What Is the Difference Between an Abbreviation and an Acronym?
An abbreviation and an acronym are both shortened versions of something else. Both can often be represented as a series of letters. Many people are unable to tell the difference between an abbreviation and an acronym.
Abbreviation vs. Acronym
There is a great deal of overlap between abbreviations and acronyms. Every acronym is an abbreviation because the acronym is a shortened form of a word or phrase. However, not every abbreviation is an acronym, since some abbreviations – those made from words – are not new words formed from the first few letters of a series of words.
An abbreviation is a shortened form of a word or phrase, as N.Y. for New York, Mr. for Mister, lb for pound or ctn for carton.
There are millions of common abbreviations used every day.
- When you write out your address, most people write “St. or Ave.” instead of “street” or “avenue.”
- When you write the date, you may abbreviate both the day of the week (Mon, Tues., Wed., Thurs., Fri., Sat., and Sun.) and the month of the year (Jan., Feb., Aug., Sept., Oct., Nov., Dec.).
- There are also tons of industry specific abbreviations that you may be unaware of unless you are in the industry, such as medical abbreviations or dental abbreviations.
Shortening the word “Avenue” to “Ave.” is an abbreviation, because it is the shortened version of the word. However, it is not an acronym since the word AVE is not a new word comprised of the first few letters of a phrase.
An acronym, technically, must spell out another word. However, this rule isn’t always rigidly enforced:
- ASAP is an acronym although the word “asap” is not in many dictionaries. Still, the first letters of each of the words “As Soon As Possible” are used to form the acronym ASAP.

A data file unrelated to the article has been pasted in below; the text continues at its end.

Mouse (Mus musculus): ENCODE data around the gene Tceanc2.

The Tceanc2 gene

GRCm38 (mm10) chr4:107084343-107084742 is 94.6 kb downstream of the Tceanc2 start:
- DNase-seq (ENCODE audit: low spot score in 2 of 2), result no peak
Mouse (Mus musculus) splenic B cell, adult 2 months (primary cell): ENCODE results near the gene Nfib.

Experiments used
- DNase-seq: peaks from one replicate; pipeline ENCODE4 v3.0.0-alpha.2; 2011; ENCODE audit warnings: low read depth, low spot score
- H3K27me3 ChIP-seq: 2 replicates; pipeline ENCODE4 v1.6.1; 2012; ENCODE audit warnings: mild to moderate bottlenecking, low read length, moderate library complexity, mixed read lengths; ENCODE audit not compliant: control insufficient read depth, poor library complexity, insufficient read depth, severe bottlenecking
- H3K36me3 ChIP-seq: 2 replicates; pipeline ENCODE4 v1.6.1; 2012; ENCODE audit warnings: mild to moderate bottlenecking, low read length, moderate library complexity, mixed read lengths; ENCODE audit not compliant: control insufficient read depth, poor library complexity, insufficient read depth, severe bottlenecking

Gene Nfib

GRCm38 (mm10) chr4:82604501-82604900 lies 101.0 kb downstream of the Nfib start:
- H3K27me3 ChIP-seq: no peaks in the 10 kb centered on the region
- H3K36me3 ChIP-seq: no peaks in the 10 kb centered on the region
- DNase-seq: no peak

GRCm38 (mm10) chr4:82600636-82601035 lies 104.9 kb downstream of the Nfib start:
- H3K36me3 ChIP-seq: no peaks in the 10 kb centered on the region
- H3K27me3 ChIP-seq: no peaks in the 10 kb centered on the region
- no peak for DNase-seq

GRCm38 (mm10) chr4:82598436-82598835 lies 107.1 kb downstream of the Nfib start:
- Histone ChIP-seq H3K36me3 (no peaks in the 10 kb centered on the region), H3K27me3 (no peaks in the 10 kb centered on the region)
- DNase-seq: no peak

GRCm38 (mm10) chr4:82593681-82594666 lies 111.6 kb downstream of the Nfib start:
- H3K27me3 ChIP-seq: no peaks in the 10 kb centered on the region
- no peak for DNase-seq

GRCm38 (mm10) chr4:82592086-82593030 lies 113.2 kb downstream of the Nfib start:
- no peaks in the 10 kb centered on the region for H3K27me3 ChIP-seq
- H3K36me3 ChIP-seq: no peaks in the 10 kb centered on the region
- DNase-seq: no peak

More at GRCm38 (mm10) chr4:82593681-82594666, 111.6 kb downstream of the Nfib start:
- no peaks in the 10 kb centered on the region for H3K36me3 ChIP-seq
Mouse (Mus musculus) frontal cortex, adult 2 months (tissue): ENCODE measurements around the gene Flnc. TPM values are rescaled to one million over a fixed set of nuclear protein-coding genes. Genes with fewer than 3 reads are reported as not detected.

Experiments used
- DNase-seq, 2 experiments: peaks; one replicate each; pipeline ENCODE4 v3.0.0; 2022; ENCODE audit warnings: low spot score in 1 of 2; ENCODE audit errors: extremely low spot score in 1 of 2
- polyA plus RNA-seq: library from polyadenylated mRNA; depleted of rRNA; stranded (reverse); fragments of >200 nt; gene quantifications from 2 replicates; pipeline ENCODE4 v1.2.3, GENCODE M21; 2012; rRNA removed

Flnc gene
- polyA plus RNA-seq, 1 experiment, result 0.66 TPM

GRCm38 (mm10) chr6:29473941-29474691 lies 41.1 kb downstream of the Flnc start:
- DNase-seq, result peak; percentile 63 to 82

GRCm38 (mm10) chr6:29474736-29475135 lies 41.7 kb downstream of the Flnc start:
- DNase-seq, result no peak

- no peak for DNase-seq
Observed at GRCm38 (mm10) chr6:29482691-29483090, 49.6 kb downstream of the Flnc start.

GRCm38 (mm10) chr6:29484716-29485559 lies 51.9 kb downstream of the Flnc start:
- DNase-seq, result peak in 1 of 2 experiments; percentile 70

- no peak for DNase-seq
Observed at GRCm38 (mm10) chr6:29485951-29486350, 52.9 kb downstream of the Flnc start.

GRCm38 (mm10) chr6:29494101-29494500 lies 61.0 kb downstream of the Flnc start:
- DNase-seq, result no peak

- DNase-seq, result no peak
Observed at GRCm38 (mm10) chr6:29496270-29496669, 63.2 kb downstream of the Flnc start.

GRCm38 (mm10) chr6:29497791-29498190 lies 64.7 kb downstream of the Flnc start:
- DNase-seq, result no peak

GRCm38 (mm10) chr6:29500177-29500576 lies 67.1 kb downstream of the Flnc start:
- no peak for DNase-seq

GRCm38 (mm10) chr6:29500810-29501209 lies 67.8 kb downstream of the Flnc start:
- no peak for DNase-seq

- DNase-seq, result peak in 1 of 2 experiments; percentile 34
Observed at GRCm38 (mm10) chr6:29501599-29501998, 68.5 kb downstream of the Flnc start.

- NY is the acronym for New York. Since this acronym is a shortened version of the phrase, by definition the acronym is also an abbreviation.
Like abbreviations, acronyms are used daily, and most people can interpret the meaning of common acroynmswithout much thought. For example:
- You go to the ATM instead of to the automatic teller machine
- You give your time zone as EST, CST or PST instead of as Eastern Standard Time, Central Standard Time or Pacific Standard Time.
- You use words like BRB (be right back), LOL (laughing out loud), and ROFL (rolling on floor laughing) when texting. These new acronyms were derived from computer lingo. All of these new acronyms are also abbreviations because they are all shortened versions of phrases that IM-ers were using frequently. For more information read our Guide to Internet Abbreviations.
According to Dictionary.com, an abbreviation is a shortened or contracted form of a word or phrase, used to represent the whole, as Dr. for Doctor, U.S. for United States, lb. for pound.
Initialisms and acronyms are two types of abbreviations that are used to shorten phrases.
Initialisms are abbreviations that are pronounced one letter at a time.
– BTW (by the way)
Note that most people would simply call these abbreviations, which is fine. Some would call them acronyms, which sticklers would challenge.
Acronyms are abbreviations that are pronounced as words.
– NATO (North Atlantic Treaty Organization)
– AIDS (Acquired Immune Deficiency Syndrome)
– OPEC (Organization of the Petroleum Exporting Countries)
– SPA (Society of Professional Accountants)
– WASP (White Anglo-Saxon Protestant)
– ASAP (as soon as possible)
– Radar (radio detecting and ranging)
– Scuba (self-contained underwater breathing apparatus)